We had been chatting on Skype for about 20 minutes when Gordon, an acoustic ecologist – more on that in a moment (I can explain) – asked me to do something out of the blue.
"Er ..." I hesitated.
"Just do something,” he repeated. “Whatever. Anything. And I’ll try to capture information from that.”
So I stood up, and did the first thing that came to my mind.
“You let a little water out of a tap, a faucet with a valve on it. Like in the kitchen or bathroom,” Gordon deduced. He was completely right.
And this he had deciphered from a slight noise transmitted through a mediocre connection via the microphone on my laptop. Which would be impressive with two ears, although Gordon is deaf in one.
Meet Gordon Hempton, sound recordist, aka “the sound tracker”.
For the past 30 years, he’s travelled the world with a microphone in search of pristine sounds from nature. His unparalleled sound archive includes some of the richest and most complex sounds on the planet. You’ve probably heard some of them in TV series, films and museums.
His secret? Gordon sits down, turns on his microphone and listens.
Without expectation. Without purpose. Because what most people call listening, according to Gordon, is actually a process of filtering.
“We’re born listeners,” he explains, “but then we go to school and learn that the teacher is important and she says: ‘Quiet. Listen to me. Give me your attention.’ And that’s how we learn to listen”. With focus and discipline. Putting filters or flaps on our ears – “blinders,” he calls them.
What listening can do for you
Gordon has devoted his life to sound. He is passionate about deconstructing “bad listening habits”. This has given him: a deep appreciation of birdlife, insights into nature and evolution, and a contagious fascination with the sound of trains. Most importantly, it’s become a mission: to banish human noise pollution from nature reserves.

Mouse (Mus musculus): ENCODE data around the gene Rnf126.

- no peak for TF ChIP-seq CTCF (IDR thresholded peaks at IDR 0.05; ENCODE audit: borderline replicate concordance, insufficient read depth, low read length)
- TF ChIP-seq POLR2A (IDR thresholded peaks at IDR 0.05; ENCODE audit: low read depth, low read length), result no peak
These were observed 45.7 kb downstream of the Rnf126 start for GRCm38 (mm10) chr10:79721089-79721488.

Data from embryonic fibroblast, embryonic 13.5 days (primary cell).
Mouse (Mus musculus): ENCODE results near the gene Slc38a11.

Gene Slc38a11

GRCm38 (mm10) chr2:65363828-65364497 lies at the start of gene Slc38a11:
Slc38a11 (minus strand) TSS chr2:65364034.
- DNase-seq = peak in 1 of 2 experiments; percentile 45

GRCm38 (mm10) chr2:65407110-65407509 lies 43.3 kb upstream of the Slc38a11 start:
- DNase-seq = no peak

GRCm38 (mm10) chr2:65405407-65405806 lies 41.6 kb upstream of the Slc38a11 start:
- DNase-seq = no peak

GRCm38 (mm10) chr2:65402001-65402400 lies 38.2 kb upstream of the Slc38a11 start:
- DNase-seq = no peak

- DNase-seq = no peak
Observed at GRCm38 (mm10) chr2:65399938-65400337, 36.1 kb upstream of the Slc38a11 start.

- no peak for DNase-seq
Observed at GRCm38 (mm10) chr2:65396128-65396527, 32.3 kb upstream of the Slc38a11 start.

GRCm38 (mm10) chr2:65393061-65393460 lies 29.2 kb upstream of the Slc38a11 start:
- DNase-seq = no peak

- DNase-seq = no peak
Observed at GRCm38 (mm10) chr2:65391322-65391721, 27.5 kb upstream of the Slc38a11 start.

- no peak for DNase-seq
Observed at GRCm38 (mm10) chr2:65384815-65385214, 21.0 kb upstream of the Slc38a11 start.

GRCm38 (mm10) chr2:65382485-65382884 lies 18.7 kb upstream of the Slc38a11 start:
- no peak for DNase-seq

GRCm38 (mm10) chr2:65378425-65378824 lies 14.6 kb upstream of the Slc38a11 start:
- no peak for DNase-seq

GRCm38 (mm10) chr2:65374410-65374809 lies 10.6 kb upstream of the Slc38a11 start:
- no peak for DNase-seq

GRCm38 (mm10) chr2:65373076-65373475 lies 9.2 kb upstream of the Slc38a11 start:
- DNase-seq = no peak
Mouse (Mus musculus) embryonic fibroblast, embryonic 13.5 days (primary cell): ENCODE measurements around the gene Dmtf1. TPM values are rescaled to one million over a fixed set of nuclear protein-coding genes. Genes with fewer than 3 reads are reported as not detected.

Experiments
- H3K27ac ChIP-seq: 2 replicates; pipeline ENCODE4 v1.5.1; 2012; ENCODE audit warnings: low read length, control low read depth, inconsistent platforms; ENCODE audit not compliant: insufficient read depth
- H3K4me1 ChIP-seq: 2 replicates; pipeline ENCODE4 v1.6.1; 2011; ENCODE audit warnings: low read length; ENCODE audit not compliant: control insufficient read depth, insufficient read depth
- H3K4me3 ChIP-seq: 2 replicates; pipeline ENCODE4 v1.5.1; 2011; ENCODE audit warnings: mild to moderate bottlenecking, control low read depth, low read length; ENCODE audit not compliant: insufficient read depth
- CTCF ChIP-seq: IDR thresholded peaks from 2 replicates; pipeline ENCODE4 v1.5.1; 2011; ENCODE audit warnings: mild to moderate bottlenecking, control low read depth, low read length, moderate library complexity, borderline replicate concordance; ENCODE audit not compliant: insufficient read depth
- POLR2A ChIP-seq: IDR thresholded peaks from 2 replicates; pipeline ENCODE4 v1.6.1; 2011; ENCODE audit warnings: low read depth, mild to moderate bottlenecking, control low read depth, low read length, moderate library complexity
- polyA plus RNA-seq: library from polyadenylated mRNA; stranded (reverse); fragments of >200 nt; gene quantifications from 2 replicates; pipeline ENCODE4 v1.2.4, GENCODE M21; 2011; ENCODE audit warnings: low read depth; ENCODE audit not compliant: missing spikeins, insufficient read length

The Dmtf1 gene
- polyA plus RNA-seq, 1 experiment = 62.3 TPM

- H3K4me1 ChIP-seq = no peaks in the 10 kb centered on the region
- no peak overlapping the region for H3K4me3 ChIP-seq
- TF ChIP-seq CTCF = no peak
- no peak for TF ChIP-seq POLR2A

If you really learn to listen, Hempton maintains, it will change your life.
The beauty, complexity and fragility of the world around you come rushing in, no longer blocked by the ears’ defences. It’s as if someone suddenly pulled out the ear plugs you didn’t even know you had.
That was how De Correspondent’s audio editor Jacco Prantl and I felt too, when we first listened to one of Hempton’s "sound portraits" (as he calls each of his recordings). To convey some of this sensation, Jacco did some unconventional editing after my interview with Hempton: he cut and pasted excerpts from our conversation, interspersed with some of the recorded sounds (which he sent us, from his vast archive) so that Hempton could tell his story in his own voice.
This podcast is the result. An audio portrait of the man behind the microphone. A unique spirit, telling the unique story of his unique determination to really listen.
We hope that you’ll find a quiet place to listen too, preferably with headphones. And that this is an ear-opening experience, a recalibration of your sense of hearing – as it was for ours. And for anyone who can’t get enough of Hempton’s sounds, Jacco put together an added bonus – one of Gordon’s sound portraits, introduced by the man himself. Let’s call it an audio post-script, a mini-cast, a little extra.
This piece first appeared on De Correspondent . It was translated from Dutch by Joy Phillips.